Some things I believe the Father wants me to share with you and those reading your blog, from the “outside” of trafficking, that I hope those who read your blog can hear are: 1) Grace, and grace only speaks to a wounded heart. For me, this means that the person I am walking with must never be forced, coerced or manipulated into agreeing with me that some behavior or thought is wrong and they must quit doing it. As you have shared, triggers come from anywhere and are uncontrollable. They just are. The responses from one who has experienced what they have will not always be “Christian.” The lameness of that sentence and lack of church support speaks for itself. 2) Acceptance is a must. I must accept the person, WHERE THEY ARE, just as the Father does. I cannot expect them to be “normal” (that’s a really weak word when truly looked at in truth) because “normal” is my definition of what it is or should be. They have emotions and memories that affect their world. You have shared many. It is not my job, nor does it help them healing, for me to try to change them. 3) Tenacity in the journey will be tested. Our society does not believe in waiting patiently for things. As you spoke, my prayer is for instant healing. The reality is, that is rarely the case. The journey will be long with many things, including the Enemy, working diligently to distract or derail it.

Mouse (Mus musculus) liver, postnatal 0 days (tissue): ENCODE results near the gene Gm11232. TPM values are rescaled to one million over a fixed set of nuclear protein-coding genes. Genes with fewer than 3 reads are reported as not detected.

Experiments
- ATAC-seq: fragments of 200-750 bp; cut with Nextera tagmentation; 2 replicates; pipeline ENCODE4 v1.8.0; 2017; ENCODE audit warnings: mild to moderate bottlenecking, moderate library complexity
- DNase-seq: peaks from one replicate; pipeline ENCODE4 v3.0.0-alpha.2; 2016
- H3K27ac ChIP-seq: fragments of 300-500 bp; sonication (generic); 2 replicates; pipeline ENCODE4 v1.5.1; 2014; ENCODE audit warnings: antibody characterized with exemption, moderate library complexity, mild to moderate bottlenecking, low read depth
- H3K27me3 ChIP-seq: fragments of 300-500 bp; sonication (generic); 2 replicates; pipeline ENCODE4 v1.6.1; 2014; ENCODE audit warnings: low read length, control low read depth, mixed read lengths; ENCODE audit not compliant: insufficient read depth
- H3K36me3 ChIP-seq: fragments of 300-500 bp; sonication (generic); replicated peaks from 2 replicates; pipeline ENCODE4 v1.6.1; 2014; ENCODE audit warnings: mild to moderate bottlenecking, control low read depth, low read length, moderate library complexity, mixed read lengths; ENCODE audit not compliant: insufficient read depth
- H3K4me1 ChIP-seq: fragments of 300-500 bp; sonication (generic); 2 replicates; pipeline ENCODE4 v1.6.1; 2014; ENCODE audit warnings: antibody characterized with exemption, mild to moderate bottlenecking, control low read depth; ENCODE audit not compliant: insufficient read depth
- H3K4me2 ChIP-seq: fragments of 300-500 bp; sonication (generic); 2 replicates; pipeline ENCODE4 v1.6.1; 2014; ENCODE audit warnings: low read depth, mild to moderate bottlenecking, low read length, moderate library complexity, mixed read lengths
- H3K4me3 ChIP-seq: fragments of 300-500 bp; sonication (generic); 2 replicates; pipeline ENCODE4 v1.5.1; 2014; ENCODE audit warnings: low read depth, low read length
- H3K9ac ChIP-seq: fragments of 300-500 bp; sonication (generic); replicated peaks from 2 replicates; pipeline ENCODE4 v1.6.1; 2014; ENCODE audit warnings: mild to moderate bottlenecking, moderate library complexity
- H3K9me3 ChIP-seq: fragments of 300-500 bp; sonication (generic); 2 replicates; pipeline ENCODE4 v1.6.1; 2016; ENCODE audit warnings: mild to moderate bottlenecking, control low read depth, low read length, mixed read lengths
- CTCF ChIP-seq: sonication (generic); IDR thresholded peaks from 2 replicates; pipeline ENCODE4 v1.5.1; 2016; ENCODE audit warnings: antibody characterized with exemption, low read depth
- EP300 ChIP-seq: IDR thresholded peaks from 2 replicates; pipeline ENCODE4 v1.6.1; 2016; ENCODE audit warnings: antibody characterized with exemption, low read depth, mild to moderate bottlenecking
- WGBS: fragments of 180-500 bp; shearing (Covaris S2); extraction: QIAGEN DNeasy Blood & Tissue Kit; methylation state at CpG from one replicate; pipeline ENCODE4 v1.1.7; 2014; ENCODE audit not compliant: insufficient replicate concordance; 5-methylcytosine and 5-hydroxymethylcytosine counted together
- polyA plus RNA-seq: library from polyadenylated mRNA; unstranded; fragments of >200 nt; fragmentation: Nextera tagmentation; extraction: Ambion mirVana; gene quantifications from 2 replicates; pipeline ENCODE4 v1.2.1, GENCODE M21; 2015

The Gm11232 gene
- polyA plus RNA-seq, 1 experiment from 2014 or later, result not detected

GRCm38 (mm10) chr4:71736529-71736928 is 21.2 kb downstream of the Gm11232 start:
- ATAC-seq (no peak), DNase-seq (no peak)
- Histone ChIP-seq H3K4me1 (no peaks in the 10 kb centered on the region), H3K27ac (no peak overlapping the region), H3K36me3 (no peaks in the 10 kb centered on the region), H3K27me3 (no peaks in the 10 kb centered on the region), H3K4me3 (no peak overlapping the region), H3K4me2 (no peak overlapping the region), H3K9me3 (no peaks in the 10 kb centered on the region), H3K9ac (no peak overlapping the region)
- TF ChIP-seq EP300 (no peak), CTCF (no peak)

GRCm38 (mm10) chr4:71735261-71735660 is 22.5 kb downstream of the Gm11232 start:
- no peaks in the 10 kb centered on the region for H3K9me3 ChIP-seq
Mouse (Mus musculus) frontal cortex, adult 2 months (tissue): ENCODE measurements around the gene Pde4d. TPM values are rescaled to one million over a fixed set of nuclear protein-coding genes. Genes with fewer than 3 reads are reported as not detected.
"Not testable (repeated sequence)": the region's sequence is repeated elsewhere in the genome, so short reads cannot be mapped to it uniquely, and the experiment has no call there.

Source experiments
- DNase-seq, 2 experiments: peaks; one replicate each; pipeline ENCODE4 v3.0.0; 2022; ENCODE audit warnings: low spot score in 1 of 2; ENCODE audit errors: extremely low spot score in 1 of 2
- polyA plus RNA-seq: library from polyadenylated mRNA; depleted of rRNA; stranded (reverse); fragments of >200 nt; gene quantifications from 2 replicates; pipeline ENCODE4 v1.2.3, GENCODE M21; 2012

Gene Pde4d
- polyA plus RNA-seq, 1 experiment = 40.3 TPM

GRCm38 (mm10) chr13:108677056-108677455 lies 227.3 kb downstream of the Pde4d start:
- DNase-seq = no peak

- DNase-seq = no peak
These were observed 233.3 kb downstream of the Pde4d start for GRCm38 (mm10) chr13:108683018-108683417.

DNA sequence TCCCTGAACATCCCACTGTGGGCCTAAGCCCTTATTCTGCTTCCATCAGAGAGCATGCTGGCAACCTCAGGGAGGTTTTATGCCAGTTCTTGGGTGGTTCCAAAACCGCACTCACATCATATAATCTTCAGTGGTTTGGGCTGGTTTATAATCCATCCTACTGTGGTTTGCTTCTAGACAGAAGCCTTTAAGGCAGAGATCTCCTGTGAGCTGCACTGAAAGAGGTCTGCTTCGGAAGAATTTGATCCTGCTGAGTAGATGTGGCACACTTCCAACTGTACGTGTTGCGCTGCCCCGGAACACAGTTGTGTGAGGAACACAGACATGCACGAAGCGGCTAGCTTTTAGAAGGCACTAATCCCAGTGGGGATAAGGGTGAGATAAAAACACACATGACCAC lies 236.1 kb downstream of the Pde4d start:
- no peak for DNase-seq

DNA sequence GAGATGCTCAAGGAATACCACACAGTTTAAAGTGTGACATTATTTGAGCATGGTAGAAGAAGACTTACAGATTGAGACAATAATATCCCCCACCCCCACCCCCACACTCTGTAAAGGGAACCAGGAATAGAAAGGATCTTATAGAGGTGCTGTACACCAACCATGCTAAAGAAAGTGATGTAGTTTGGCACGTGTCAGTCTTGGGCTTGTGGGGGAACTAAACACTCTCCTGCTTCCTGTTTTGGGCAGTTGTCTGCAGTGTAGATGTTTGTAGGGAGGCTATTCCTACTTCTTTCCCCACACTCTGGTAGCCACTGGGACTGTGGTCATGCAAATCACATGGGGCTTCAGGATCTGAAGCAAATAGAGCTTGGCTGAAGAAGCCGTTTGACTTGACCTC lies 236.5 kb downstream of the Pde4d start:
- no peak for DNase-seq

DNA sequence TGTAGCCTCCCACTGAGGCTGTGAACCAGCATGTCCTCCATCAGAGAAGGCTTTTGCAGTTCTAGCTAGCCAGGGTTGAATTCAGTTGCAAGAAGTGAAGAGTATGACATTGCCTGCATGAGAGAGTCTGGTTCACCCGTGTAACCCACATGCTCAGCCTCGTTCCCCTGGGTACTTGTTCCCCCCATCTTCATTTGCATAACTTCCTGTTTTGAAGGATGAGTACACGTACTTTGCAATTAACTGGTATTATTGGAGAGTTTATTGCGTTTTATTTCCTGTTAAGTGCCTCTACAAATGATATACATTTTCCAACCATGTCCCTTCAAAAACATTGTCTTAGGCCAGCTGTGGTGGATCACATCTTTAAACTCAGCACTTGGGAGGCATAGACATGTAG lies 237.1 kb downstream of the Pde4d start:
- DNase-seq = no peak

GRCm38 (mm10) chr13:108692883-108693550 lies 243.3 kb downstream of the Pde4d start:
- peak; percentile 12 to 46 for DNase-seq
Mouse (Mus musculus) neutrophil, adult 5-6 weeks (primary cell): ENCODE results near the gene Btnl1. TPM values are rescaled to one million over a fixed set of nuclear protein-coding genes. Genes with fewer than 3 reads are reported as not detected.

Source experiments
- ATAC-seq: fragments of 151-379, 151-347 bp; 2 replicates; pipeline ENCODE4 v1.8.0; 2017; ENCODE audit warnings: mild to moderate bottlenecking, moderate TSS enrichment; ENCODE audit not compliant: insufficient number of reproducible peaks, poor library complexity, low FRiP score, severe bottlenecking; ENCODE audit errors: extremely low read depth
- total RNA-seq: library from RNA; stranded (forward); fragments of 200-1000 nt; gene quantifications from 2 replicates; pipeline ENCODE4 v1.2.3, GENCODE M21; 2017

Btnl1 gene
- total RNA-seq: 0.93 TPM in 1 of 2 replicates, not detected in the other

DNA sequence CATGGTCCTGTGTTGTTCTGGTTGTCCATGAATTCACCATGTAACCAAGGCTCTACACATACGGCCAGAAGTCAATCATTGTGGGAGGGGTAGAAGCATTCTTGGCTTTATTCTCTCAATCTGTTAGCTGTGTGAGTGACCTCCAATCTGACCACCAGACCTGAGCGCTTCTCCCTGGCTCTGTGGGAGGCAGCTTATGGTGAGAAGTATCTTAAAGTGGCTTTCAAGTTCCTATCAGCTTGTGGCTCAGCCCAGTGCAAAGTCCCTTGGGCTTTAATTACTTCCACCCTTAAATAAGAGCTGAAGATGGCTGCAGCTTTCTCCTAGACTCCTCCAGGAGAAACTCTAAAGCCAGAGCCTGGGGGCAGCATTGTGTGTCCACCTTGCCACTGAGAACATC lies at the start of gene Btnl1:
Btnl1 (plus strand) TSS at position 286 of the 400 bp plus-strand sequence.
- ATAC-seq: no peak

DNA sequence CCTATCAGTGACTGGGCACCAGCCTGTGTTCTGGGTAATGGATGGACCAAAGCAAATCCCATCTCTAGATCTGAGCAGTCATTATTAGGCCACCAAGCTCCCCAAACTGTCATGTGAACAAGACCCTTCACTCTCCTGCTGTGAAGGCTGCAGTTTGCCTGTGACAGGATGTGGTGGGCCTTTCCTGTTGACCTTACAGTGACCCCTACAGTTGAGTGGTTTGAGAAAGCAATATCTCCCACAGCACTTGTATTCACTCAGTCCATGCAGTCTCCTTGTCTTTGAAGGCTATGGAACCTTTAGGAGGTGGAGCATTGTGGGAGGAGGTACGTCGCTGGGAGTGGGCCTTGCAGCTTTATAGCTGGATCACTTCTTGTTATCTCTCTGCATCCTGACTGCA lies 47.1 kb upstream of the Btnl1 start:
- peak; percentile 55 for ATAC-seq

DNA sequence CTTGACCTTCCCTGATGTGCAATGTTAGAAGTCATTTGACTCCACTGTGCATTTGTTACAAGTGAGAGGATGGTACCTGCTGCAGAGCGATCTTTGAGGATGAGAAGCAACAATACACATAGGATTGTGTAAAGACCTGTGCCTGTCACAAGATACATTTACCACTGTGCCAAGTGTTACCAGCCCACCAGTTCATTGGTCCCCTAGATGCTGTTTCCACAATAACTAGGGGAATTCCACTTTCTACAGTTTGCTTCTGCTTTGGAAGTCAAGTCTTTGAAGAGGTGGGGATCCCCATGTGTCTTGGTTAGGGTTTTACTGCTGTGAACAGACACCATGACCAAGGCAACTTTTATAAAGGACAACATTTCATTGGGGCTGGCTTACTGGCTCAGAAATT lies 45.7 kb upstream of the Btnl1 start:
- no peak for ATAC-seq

Awareness of trafficking is a good thing. It’s just not good enough to deal with the whole picture. There must be an awareness of what you have spoken, that restoration is part of the rescue. Simply pulling one out of the trafficking does not finish the rescue. The journey to healing for most will not come from no longer being in the circumstance nor will it be an overnight occurrence. It will be a process that will require PRAYER and lots of it, not only for the person you walk with, but for yourself to stay the course. To truly understand a person that has come out of trafficking it must be understood that while physically free, they are still mentally enslaved.
    Thank you for sharing your heart and being brutally honest. The only way the darkness is removed if for the Light to shine on it. That Light needs to shine on the hearts of those who want to fight this fight so that the darkness in their own lives does not knock them out of the journey. Jesus is the way, the truth and the life!